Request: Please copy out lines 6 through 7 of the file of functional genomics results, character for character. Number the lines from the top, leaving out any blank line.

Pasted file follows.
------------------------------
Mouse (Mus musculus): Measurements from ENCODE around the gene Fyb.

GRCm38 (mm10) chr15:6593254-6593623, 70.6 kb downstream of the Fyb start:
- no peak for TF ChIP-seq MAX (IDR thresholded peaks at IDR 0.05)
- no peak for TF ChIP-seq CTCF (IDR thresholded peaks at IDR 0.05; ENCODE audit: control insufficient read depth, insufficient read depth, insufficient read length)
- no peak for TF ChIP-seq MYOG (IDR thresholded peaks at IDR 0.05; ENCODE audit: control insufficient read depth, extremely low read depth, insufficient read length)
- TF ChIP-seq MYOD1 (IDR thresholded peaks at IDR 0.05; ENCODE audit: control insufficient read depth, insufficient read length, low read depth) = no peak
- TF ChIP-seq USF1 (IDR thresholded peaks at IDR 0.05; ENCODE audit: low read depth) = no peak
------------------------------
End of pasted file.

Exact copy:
- TF ChIP-seq MYOD1 (IDR thresholded peaks at IDR 0.05; ENCODE audit: control insufficient read depth, insufficient read length, low read depth) = no peak
- TF ChIP-seq USF1 (IDR thresholded peaks at IDR 0.05; ENCODE audit: low read depth) = no peak